*From Jane: 12 years ago when I met my husband, Erik, if you had told me that he would convert me into a runner 11 years later, I would have laughed at you. I used to HATE running. Then we had kids, I started this business and he became a certified running coach. Running became a place where I found relief, a clear mind and a healthy body. I run slowly. I am not a racer. I have no desire to ever be *good* at running. I run for me and only me. Erik has been behind me 100% in my business and my running, so I asked him to write a post for this blog to help those of you who keep saying “I want to…but I don’t know how to!” Try running, it might make you happy, just as it has for me.*
P.S. You can find Erik’s blog on running over on Running Moose and some of his writing over on Active.com!
So, you want to start running. Congrats! The wanting to run is huge. You have the desire to start, but where do you start? How do I start? When do I find the time? I’ve gone through this process off starting and I’m hoping to be able to answer some of your questions.
If you’re coming from the couch, make sure you take it slow. Start with a walk/run program:
Walk five minutes, run two minutes, walk five, run two, etc. You may need to walk more or run less and that’s fine. You are running FOR YOU!
Follow this cycle for three to four days a week
The following week, continue with the same lengths or, if you feel you are ready, increase the amount of run time and/or decrease the amount of walk time
For every three to four weeks you build up, take one week and cut back a bit to give your body time to recover and adjust to it’s new lifestyle. Then, continue back to your new regular running routine!
For some this walk/run will be fine, for others, you may be able to have less walking in between runs or you may be able to run for longer than the two minutes. But, I’m thinking about the new runners who have sat on the couch for a very long time, like I did a bit over three years ago, and running even a half-mile was be HARD!
After some time (or right from the start) you may be ready to run without any walk breaks. If you are, go for it! If, during your run, you feel the need to walk, do it! Listen to your body. If you hit a point where you feel like your body won’t do what you want it to do, that means it’s time for a break. Slow your pace, walk, or stop and drink some water and take some deep breaths. During my longer runs I will take walking breaks so that I will be able to continue. During long runs on the trails hills are basically a walking break! When you walk, you use some slightly different muscles than when running, so it will give your legs a bit of a break.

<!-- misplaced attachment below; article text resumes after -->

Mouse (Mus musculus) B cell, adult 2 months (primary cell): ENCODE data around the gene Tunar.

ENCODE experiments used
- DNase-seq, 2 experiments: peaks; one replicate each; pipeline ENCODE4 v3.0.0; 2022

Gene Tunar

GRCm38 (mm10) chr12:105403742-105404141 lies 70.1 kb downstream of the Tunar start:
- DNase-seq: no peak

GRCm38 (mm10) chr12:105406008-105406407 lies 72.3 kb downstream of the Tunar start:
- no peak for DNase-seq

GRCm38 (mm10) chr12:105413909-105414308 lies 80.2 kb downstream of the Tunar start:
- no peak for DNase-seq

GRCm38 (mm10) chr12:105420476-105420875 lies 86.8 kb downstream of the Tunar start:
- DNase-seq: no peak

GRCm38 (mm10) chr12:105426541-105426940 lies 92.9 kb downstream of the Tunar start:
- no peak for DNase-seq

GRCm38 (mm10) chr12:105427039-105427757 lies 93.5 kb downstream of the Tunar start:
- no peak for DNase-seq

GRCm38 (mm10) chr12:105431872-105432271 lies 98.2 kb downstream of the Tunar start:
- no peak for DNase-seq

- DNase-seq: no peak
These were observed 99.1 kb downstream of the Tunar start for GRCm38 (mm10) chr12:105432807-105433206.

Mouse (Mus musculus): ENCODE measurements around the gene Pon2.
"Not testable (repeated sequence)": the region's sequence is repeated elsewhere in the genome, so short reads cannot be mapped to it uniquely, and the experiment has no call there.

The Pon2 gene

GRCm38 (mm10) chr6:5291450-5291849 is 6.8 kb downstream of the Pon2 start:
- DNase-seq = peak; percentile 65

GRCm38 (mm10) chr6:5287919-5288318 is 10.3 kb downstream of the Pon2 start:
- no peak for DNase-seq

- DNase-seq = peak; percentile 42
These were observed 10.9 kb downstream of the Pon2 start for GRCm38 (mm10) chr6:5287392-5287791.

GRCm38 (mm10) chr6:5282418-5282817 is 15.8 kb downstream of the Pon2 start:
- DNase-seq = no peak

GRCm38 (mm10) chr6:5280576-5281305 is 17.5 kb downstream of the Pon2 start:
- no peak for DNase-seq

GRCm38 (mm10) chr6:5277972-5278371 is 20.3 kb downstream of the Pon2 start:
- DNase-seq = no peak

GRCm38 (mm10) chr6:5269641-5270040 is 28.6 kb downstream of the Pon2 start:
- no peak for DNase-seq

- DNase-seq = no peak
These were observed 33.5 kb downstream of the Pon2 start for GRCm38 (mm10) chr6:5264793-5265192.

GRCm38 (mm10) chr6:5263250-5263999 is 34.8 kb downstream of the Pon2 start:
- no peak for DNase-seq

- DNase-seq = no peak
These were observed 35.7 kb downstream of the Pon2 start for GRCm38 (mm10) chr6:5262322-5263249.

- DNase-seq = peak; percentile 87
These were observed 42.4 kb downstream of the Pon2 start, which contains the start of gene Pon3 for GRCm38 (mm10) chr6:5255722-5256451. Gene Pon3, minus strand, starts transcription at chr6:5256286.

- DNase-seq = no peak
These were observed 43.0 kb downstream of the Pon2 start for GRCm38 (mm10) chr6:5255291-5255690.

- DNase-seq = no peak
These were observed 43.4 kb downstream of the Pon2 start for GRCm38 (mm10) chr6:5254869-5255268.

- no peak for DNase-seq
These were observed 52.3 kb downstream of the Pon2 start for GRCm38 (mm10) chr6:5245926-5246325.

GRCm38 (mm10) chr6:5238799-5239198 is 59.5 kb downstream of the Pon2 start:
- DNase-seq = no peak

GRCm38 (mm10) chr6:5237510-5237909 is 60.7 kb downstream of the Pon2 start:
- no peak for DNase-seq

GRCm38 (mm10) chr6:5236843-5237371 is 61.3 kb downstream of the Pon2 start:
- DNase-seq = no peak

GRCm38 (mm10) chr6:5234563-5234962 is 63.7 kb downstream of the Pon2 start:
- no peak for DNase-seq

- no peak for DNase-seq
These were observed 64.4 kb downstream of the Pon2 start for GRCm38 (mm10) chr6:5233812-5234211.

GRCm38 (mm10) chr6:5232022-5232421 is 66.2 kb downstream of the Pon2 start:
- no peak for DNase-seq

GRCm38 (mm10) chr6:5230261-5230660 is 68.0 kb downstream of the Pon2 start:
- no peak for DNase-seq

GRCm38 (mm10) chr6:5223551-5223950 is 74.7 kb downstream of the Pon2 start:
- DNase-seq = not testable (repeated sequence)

One thing to help you get into and maintain that routine is to find a friend who is ready to do the same. Get them out the door with you. Having someone else (besides YOU) to be accountable to can be a huge motivator! On days when you may not feel like getting out the door having a friend knocking on your door, ready to go or texting you to get moving is a huge help. Likewise, you will be able to do the same for them.
Sign-up for a race! Look for that first 5k to sign up for. Find one that is about 3 months away (or less), sign-up, and put it on your fridge, put the date on your phone, make the race flyer the background for your screen. Place it everywhere you will see it to keep you motivated to getting out the door.
Another suggestion to help motivate you is to go out and get a good pair of running shoes! Head to your local running store, tell them your goals. Be prepared to run- they’ll probably ask to see you run to help find the right shoe for you!
Time. When do you run? How do I find the time? I’ve found the easiest thing for me was to run at night, after the kids are in bed or about to go to bed and the kitchen is cleaned up. I do this three days a week. On the weekends, I run longer and need more time. I’ll head out when Jane is home, or, if she’s gone all day, I’ll enlist the aid of grandparents to baby sit. For some weekend runs I’ve needed to wake-up earlier than I do when I go to work. So, what will work best for you? Here are some thoughts:
When your kids are at school or daycare
Some gyms have daycare offered for when you go to workout there and you can hit the treadmill
Put the kids in a stroller and take them with you! I read a few mom bloggers that have run 15-20 miles with a jogging stroller with up to three kids in it!
Wake up extra early or get out at night (I recommend reflective gear and lights for both as well as a partner if you can!!)
If your kids are old enough, have them walk/run/bike/trike/bigwheel/etc… with you! What’s better than a family exercising together!!
Remember to take it easy on your body. If you try to go out and run 2-3 miles (and you may be able to fight through that) a couple days a week, you risk very early burn out from the hard efforts and also from feeling like crap after each run (and during!!). You also risk injury! Your body isn’t used to the shock of running, so you need to take it easy on your body and gradually build your endurance and muscle strength.
Take it easy on yourself mentally as well. Be proud that you have gotten off the couch and are up and moving! Think of the positives while you run to make the runs enjoyable despite how hard it may feel!
Take that first step! Get out the door!